As an artist, I’ve often run into poses that are challenging to draw. And chances are, if you’re reading this post, you’ve had a similar experience. Oh sure, I’ve looked up poses on the Internet. I’ve also made my own references with my iPhone. But both methods are often cumbersome and impractical. And what about those ultra detailed, fully articulated figure models for artists? They are expensive and small.
Wouldn’t it be great if there was an app that would allow artists to study and pose a virtual model AND understand the underlying muscular anatomy? And wouldn’t be even better if this app could let users customize lighting and shadows to the model and move the virtual camera ANYWHERE to study the pose from all angles? All for under the price of two Starbucks beverages?
Based on my testing, I have found such an app. Or should I say “apps” plural? I don’t make these statements lightly, but I feel like I’ve found my holy grail in terms of anatomy reference for my day to day drawing studies.
Artpose ($2.99) and Artpose Female Edition ($2.99), by Shawn Ogle, are perhaps the most practical and intuitive artist anatomy reference applications for iOS and Android. For this review, I tested both ArtPose editions on my iPad Pro and my iPhone 6S. Now, let’s kick in the tires and see what all the fuss is about.
When you first launch ArtPose, you’ll see a quick start guide that tells you about the app’s functionality.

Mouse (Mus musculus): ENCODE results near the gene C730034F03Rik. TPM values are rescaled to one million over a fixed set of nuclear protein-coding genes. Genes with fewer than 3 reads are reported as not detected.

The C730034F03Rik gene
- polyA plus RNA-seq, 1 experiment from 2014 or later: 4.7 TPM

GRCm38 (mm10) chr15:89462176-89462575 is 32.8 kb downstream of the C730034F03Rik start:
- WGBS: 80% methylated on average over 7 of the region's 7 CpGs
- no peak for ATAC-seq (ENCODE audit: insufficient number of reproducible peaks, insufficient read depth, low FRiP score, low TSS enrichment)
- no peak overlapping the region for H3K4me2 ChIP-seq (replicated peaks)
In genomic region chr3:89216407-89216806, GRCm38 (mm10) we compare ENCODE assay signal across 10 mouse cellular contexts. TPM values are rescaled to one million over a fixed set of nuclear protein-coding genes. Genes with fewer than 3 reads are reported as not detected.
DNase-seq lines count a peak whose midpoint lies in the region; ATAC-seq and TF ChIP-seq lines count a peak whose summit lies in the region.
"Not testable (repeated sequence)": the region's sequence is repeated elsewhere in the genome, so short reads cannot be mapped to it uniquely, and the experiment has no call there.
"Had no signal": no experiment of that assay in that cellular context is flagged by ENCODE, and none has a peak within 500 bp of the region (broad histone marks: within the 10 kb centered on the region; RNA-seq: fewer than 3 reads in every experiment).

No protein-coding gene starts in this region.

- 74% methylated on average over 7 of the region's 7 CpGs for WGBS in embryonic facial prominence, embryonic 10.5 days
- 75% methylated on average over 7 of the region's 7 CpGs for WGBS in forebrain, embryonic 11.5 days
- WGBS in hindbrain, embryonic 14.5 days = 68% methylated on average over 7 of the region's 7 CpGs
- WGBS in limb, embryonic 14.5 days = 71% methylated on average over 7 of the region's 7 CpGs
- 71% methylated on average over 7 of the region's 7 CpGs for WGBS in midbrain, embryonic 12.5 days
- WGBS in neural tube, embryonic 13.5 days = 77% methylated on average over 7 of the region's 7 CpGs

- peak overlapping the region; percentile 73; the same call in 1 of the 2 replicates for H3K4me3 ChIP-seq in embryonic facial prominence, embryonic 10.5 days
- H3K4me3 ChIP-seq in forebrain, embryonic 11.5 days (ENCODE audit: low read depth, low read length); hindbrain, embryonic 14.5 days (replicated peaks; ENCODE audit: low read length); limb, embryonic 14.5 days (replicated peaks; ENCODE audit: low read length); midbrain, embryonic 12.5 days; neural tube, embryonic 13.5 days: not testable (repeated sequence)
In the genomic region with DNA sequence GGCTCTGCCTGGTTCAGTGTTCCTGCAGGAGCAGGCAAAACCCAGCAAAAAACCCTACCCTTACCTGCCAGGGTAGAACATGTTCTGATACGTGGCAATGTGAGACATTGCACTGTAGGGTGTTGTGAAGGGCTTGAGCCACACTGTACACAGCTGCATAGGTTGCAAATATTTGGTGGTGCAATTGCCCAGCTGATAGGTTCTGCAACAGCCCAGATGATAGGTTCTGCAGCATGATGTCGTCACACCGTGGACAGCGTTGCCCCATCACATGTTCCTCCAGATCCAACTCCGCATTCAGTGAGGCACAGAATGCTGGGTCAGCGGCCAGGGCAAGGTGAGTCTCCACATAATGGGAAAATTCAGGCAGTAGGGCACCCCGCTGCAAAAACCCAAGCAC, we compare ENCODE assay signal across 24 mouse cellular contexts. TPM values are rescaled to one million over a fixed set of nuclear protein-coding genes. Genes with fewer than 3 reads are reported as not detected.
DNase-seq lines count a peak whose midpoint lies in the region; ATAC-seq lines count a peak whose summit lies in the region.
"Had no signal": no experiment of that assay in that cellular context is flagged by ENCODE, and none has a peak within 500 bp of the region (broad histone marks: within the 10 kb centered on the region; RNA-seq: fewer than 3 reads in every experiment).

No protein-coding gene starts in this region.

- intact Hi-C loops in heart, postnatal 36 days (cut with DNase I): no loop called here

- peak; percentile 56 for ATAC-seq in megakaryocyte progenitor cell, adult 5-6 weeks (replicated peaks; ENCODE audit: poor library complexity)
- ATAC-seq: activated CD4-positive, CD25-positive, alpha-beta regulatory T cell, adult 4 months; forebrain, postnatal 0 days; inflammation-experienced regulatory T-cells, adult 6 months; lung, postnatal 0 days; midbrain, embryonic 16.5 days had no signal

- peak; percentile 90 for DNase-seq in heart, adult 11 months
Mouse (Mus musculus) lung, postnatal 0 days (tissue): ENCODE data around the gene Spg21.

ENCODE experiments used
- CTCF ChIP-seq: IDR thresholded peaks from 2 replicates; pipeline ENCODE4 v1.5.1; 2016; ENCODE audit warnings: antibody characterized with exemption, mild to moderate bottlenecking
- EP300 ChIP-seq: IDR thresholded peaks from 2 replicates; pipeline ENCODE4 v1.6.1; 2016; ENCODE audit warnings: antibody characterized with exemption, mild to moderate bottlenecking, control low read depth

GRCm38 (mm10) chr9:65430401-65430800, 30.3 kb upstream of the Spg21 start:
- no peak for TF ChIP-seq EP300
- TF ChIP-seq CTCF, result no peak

I spent about 5 seconds on this screen before I dove right in. The top left corner of the screen has lighting controls, which let you adjust the direction and intensity of light on the model. You can also control the direction of light and where the shadow is cast.
The lower left corner shows a camera icon, which lets the user manipulate the staging. You can even turn off all the lights to see the figure’s silhouette!
Want a close up worms-eye view shot? No problem. Need to see the pose from the backside? Easily done. The controls for the camera are well thought out and intuitive to use.
And how about those muscles?
With the camera icon selected, you can toggle the visibility of the muscles. This is super useful and eliminates many of the errors and guesswork when working out a new pose. A slider on the left side of the screen lets the user adjust the body build from average build to muscle man. Use your finger on the screen to rotate the camera where you need it. It all just works.
Pick a pose and you will see the model with small red circles on his body. These are the joints – where you can further customize the pose. Simply select the elbow joint, for example, and it will turn green. You can now use your finger to position the elbow where you want it. This allows for an almost infinite set of poses. If you want to build your own poses and save them out, Artpose will let you do that, too. Artpose lets you save up to 20 poses between sessions and you can even export out your poses to your Photo library. There’s even 10 levels of undo for joints or figure poses. Artpose also includes preset hand positions.
Did I even mention that there are hair presets? Oh wait. I guess I just did.
The ArtPose Female Edition works the same as the Male Edition. Here are a few screen caps from the Female Edition.
By now, a large percentage of you have left this review to buy your copy. I’m okay with that. Both editions are packed with a lot of features that will satisfy many artists. As you can tell by my glowing praise, I really dig both apps. Again, Artpose is available for iOS and Android, and it’s ultra affordable. A desktop version is promised soon, but the iOS version is more than enough for me right now.
In my opinion, both ArtPose editions are must-haves for artists who rely on anatomy references for illustration. Both editions earn the coveted 5 out of 5 Bob Weiners.
The PC Weenies is Stephen Fry proof thanks to caching by WP Super Cache